• January 31, 2018
        reply

        Lynn Purdy

        Monique, I emailed you the recipe

  • January 9, 2013
    reply

    Carol O'Reilly

    I am a New Brunswicker, live in Saint John. I cannot wait to try your recipe…have been searching for a tried and true recipe for a very long time! Thank you.

    • January 10, 2013
      reply

      Bridget

      Hi Carol,
      This has been my family’s favourite for decades so I hope it’s what you’re looking for.

  • January 9, 2013
    reply

    Jeannou

    I will try this right now. Look delicious!
    Will let you know how it’ turn.
    Thanks

    • January 10, 2013
      reply

      Bridget

      Hi Jeannou,
      I’d love to hear how it turns out! Enjoy.

  • January 8, 2013
    reply

    Margie

    Just curious….can this be modified for the bread machine?

  • January 8, 2013
    reply

    Nancy

    Hi, I can’t wait to try this. I am wondering though if you use white sugar or brown sugar.. I am thinking white as it’s not specified.

    • January 8, 2013
      reply

      Bridget

      Hi Nancy,
      I use white sugar but brown sugar would work too.

  • January 6, 2013
    reply

    cathy

    is it white flour or brown

    • January 7, 2013
      reply

      Bridget

      Hi Cathy, You could use all purpose white or a whole white flour in the recipe. I hope you enjoy it!

  • November 21, 2012
    reply

    jackie savage

    Hi, I’m wondering if I should leave the dry yeast, sugar and warm water sit for a while before adding anything to it…

    • November 22, 2012
      reply

      Bridget

      Hi Jackie, For this recipe there is no need to soften the yeast in the water. Just mix them together than move to the next step. It`s part of what makes the recipe quick and easy…no 10 minute wait to proof the yeast!

  • November 17, 2012
    reply

    Jean

    Hi I am wondering if you need to use 2 tsp. of salt or can you use no salt.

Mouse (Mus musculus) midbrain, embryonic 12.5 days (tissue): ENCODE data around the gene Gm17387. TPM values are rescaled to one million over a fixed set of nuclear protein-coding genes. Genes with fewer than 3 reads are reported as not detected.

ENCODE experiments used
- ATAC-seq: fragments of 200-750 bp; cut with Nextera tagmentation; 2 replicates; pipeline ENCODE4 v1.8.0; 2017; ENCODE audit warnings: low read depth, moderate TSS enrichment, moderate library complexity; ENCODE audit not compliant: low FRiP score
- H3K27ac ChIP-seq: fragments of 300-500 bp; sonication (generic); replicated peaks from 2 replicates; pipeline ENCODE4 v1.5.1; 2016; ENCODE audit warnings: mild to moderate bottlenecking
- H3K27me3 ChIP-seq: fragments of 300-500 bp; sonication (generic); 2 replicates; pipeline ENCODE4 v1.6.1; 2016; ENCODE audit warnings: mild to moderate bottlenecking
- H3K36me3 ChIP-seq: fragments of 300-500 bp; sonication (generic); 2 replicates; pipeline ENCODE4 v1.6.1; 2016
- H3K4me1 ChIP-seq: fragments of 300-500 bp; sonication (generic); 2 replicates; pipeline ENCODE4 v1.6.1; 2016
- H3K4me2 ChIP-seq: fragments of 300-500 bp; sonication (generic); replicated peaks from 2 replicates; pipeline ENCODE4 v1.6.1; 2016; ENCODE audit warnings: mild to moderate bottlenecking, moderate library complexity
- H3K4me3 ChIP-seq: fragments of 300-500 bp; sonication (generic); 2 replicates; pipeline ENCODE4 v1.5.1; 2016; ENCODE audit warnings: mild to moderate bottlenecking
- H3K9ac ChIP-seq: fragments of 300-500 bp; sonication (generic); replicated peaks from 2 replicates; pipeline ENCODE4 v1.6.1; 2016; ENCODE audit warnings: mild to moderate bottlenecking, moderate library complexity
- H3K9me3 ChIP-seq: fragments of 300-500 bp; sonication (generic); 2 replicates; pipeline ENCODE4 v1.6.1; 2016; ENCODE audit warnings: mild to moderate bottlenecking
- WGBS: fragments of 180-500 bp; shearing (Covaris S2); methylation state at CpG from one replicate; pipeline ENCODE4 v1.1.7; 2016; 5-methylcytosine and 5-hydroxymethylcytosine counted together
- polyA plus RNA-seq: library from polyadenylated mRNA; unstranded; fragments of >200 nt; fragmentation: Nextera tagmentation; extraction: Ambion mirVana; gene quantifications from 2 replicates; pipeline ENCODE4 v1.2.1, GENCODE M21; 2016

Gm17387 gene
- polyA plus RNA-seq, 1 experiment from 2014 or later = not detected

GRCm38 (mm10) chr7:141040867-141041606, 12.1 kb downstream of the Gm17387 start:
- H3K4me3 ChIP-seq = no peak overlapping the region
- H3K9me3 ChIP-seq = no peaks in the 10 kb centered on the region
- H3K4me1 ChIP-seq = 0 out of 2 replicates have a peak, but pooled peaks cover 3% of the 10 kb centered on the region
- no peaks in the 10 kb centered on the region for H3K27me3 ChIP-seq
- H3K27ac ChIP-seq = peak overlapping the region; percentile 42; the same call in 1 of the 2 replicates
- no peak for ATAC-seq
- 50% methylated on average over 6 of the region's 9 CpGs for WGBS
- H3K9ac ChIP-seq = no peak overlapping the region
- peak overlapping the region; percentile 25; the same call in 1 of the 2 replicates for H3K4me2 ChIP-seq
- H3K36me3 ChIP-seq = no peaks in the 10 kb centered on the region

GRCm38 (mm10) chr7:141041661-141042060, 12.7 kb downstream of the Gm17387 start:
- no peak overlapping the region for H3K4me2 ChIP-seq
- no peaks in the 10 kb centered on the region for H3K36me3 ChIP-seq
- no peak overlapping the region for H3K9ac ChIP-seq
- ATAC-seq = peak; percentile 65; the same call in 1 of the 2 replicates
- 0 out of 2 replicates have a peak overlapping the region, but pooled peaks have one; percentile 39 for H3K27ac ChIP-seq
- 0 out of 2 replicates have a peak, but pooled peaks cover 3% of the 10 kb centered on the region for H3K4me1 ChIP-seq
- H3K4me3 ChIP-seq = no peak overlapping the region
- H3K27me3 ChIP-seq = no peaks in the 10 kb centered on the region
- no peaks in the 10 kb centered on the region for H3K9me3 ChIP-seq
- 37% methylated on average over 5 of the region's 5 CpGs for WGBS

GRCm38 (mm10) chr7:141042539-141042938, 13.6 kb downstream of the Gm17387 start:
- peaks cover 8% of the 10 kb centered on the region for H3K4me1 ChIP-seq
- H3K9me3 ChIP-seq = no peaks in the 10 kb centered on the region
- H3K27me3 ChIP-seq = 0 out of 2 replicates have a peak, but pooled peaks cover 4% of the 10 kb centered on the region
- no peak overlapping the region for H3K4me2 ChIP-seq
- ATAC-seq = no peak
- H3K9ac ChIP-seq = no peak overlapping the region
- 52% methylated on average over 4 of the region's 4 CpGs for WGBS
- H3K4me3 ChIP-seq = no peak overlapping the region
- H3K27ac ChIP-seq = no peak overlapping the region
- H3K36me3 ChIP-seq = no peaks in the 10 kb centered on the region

• November 20, 2012
      reply

      Bridget

      Hi Jean — I believe that salt is an important part of making the bread rise properly. Here’s a bit of info I found that better explains it: “Salt is used in most bread recipes to control the rate of fermentation and to give flavour. The presence of salt in a dough inhibits fermentation, which strengthens the developing gluten. This results in a bread with a stable crumb, a long shelf-life and more taste than breads without it.” That said, you could try reducing the salt a bit and see if you still like the texture and taste of the bread. Good luck.

  • November 16, 2012
    reply

    Brenda Norwood

    Would bread machine yeast be the same as dry yeast?

    • November 20, 2012
      reply

      Bridget

      Hi Brenda — I have a feeling bread machine yeast is a little different. This is the conversion info that I found…”To substitute instant or bread machine yeast for active dry yeast, use 25% less instant yeast than active dry yeast.” Good luck!

  • November 15, 2012
    reply

    Heather Coulson

    Yesterday I just made the Oatmeal Bread from the first book…it seemed SO batter like for the first rising that I added 1 more full cup of flour and then before kneading it i added another 1.5 cups because it was so sticky. However, it turned out to be the best loaf of bread I have ever made!! Beautiful sofr texture and loaded with flavour! Thanks!

    • November 20, 2012
      reply